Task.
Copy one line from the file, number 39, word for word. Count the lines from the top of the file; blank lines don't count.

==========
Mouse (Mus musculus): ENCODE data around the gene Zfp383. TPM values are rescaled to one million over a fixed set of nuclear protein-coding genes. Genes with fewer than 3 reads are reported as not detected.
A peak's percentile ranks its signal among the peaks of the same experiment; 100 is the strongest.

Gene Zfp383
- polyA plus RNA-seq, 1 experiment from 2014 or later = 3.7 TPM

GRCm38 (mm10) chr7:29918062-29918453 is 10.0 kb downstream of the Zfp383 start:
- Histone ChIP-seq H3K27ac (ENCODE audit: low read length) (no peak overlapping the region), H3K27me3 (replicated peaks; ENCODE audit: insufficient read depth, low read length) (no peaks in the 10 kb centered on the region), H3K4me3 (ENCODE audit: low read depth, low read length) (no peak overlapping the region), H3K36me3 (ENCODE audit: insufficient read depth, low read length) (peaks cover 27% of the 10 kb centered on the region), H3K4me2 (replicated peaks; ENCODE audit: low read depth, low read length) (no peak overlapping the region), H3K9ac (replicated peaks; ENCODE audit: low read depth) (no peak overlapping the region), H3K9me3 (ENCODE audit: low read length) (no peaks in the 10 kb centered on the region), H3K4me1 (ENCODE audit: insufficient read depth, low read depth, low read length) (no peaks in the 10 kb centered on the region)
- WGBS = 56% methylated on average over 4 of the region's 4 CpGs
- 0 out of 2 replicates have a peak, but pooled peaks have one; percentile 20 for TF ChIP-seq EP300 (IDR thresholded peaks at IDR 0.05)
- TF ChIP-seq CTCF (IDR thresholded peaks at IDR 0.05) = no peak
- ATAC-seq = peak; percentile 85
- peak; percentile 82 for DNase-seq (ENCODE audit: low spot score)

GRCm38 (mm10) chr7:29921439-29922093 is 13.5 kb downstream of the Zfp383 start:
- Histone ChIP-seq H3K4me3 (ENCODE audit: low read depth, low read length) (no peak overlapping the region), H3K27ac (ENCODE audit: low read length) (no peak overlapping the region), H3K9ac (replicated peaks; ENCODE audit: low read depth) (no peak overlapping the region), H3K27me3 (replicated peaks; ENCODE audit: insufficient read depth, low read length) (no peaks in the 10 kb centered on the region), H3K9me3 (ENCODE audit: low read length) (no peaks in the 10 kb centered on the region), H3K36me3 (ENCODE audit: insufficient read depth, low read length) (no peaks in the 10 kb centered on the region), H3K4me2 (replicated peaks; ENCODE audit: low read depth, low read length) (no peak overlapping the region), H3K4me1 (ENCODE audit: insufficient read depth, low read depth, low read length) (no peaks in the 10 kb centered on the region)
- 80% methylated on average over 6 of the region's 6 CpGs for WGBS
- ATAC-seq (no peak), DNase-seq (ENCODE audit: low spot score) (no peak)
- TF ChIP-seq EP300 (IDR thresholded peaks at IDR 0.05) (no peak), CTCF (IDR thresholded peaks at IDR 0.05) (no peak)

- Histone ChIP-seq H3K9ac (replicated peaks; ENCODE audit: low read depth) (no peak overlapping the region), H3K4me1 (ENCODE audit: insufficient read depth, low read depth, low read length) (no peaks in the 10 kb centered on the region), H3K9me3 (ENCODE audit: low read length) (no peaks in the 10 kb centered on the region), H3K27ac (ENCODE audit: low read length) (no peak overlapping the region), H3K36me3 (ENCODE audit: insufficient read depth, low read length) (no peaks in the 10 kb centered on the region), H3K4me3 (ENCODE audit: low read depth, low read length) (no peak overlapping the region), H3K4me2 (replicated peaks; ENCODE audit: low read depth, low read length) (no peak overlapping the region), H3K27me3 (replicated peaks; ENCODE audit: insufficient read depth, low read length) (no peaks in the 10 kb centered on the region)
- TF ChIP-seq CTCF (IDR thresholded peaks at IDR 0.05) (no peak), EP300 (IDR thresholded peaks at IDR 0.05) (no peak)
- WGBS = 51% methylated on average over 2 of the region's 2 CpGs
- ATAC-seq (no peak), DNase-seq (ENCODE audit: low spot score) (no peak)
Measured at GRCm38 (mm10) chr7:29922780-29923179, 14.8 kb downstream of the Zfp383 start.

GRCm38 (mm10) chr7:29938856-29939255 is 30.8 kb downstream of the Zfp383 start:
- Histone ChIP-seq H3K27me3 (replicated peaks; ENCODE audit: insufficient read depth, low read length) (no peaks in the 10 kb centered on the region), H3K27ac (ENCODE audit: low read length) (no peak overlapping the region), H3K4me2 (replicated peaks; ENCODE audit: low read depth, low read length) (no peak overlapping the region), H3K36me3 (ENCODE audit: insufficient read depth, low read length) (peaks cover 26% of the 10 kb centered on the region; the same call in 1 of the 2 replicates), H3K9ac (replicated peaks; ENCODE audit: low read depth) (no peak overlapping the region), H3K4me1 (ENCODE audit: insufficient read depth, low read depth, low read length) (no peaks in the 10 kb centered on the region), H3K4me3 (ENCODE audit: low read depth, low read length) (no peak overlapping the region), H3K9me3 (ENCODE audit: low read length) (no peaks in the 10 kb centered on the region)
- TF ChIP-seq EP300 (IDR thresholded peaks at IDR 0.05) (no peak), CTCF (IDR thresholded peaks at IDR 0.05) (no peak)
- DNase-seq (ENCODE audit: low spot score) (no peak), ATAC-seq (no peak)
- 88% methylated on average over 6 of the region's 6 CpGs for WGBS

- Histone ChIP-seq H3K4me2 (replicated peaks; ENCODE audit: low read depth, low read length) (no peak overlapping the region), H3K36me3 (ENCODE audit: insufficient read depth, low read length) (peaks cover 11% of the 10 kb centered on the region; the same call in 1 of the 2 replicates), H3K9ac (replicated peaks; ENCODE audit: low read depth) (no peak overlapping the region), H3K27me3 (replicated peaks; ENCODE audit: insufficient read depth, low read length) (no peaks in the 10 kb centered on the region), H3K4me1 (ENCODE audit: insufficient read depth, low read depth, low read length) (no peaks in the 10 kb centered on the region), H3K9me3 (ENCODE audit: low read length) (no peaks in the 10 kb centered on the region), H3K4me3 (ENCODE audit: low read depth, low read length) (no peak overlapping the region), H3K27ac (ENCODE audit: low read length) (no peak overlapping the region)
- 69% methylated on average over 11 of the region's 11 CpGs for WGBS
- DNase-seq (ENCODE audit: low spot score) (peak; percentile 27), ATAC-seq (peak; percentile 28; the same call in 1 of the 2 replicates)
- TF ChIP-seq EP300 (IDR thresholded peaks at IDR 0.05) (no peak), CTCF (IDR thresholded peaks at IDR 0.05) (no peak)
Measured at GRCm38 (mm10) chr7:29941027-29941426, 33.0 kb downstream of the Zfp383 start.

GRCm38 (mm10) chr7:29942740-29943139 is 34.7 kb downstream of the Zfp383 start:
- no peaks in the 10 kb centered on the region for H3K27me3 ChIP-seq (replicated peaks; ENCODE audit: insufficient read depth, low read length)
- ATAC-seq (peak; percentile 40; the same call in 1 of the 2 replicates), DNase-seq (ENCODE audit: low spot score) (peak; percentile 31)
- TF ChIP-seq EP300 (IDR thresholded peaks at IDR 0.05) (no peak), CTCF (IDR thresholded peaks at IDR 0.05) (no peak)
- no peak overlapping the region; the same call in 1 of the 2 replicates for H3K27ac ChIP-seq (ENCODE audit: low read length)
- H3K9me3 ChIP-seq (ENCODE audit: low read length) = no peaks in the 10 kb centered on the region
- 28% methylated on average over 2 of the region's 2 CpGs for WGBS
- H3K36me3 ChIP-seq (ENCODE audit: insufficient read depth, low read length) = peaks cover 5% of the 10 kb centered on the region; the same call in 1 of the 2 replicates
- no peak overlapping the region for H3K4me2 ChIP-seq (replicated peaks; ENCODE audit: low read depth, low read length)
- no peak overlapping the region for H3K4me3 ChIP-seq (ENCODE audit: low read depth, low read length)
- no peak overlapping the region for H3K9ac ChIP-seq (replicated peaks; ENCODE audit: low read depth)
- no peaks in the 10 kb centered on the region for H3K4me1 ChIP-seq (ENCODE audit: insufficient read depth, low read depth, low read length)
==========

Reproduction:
- H3K36me3 ChIP-seq (ENCODE audit: insufficient read depth, low read length) = peaks cover 5% of the 10 kb centered on the region; the same call in 1 of the 2 replicates